'Mom of the year': Photographer captures images of mama duck with 76 babies
Bird experts say it's common for hens to care for other females' ducklings — but this many is 'extraordinary'
Photographer Brent Cizek said he "couldn't have asked for a better photo opportunity" than a lone mama duck on a Minnesota lake with more than 70 ducklings trailing behind her.
"The photo just makes you question, you know, how is this possible? How did it happen? How is the mom taking care of so many ducks?" the local amateur wildlife photographer told As It Happens guest host Laura Lynch.
"It's hard not to look at her and say OK, you know this is pretty unbelievable. Multiple people are saying, you know, 'Mom of the year.'"
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Cizek first spotted the ducks on June 27 and said he counted one hen and at least 56 ducklings. When he went back a few weeks later, she had picked about two dozen more ducklings, bringing the total to approximately 76.
It's not uncommon to see between 20 and 30 ducklings trailing behind a single female duck — but more than 70 is "an extraordinary sighting," Yale ornithologist Richard O. Prum told the Times.
But the ducklings, experts say, can't possibly all be hers.
An experienced babysitter
The duck in question is a common merganser, which lays up to a dozen eggs at a time and often spreads them out in other birds' nests to increase the offsprings' chances of survival, according to the National Audubon Society
But that fact alone doesn't explain the photos, as 76 eggs is still too many for one mama duck to incubate.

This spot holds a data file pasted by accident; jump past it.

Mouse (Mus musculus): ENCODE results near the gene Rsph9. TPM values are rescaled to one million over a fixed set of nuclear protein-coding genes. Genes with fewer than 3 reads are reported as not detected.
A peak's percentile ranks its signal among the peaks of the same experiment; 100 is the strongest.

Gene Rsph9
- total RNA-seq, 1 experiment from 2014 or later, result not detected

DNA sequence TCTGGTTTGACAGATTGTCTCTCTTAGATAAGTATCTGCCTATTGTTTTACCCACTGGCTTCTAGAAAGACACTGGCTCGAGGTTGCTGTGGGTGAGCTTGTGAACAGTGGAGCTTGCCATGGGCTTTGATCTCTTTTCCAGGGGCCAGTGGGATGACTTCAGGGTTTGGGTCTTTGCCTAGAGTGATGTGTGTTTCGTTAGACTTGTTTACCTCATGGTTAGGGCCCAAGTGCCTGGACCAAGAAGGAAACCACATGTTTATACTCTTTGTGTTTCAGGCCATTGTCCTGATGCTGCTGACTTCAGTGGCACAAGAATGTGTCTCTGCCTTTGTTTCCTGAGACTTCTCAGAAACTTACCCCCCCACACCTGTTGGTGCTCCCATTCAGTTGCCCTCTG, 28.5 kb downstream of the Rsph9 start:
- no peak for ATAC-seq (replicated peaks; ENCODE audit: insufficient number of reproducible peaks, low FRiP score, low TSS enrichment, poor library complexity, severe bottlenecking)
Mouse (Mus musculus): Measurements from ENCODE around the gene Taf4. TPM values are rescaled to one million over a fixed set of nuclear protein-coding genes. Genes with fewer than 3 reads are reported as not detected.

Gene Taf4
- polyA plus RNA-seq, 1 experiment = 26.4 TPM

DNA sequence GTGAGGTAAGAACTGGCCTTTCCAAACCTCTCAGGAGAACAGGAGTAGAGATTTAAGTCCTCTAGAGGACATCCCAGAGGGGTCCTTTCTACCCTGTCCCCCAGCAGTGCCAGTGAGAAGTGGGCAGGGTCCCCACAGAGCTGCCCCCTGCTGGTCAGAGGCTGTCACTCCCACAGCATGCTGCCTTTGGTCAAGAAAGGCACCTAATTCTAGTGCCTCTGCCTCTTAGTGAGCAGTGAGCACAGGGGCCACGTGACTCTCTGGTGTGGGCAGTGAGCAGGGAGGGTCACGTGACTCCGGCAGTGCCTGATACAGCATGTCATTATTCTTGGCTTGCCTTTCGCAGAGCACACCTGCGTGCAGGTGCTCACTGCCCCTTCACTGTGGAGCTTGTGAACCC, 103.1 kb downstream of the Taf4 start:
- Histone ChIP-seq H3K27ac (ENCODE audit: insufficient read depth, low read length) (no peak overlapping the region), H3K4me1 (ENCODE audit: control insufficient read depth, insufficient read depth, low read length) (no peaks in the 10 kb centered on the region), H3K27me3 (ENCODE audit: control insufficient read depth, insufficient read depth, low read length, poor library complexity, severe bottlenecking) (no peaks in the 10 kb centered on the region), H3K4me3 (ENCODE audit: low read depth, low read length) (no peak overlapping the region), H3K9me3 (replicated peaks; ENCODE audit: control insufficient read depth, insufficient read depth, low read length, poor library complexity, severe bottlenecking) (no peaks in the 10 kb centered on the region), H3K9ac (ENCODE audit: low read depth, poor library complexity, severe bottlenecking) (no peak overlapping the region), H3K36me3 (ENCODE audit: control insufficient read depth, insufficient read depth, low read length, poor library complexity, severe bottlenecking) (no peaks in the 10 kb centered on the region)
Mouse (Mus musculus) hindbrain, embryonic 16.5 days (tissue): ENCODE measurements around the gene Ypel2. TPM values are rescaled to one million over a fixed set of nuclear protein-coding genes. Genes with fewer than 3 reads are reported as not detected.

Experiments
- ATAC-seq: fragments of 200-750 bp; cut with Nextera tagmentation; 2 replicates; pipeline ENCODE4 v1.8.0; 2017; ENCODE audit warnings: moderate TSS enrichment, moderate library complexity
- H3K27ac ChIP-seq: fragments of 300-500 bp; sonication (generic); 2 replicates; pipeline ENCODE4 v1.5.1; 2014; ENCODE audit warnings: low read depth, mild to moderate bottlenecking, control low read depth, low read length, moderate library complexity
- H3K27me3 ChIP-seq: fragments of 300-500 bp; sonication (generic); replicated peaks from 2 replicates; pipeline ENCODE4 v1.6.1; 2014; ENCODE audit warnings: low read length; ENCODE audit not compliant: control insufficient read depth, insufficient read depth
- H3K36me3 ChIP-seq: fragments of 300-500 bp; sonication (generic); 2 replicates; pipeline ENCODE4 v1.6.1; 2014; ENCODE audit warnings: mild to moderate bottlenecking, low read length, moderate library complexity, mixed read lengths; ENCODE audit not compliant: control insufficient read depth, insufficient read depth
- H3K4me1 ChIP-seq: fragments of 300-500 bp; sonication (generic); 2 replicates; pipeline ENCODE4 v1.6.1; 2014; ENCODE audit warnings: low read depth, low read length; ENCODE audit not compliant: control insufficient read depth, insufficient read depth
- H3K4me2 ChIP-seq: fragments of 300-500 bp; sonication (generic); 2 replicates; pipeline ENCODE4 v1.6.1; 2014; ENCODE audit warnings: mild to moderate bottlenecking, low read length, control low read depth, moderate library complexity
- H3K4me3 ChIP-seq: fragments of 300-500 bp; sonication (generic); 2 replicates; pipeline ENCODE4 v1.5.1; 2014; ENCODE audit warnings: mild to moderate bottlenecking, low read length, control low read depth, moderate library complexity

A local wildlife manager said the photos most likely depict a "creche" — a sort of duckling daycare, in which an older, more experienced mother duck will take care of the other females' babies.
But this particular creche is exceptionally large, David Rave of the Minnesota Department of Natural Resources told the Times.
"I've seen creches up to 35 and 50 often, but 70 — that would be a very big creche."
A stroke of luck
Cizek said he didn't expect to snap any photos when we went out on his boat on June 26. It was windy, the waters were choppy and he only brought one lens.
When he came across the mother duck and her crèche, he said he frantically snapped dozens of pictures and prayed that at least one would turn out clear.
"Sure enough, one photo of the very many actually turned out halfway decent, and here we are," he said.
He's since been out on the lake several times to keep an eye on the ducklings and take more photos and videos to share online.
"There's quite a lot of people following along to kind of see their progress and how they're doing," he said. "It's been pretty wonderful."
I LOVE THESE BIRDS. <a href="https://t.co/mCKJeiYMUh">pic.twitter.com/mCKJeiYMUh</a>—@brentcizekphoto
After last night's duck story, Kate Dalton sent us these pics from Fort Frances, Ontario, taken on July 16th. The other side of the river is International Falls, Minnesota <a href="https://t.co/Qx5i41OIBy">https://t.co/Qx5i41OIBy</a> <a href="https://t.co/GD4XXDULlM">pic.twitter.com/GD4XXDULlM</a>—@cbcasithappens
Written by Sheena Goodyear. Interview with Brent Cizek produced by Katie Geleff.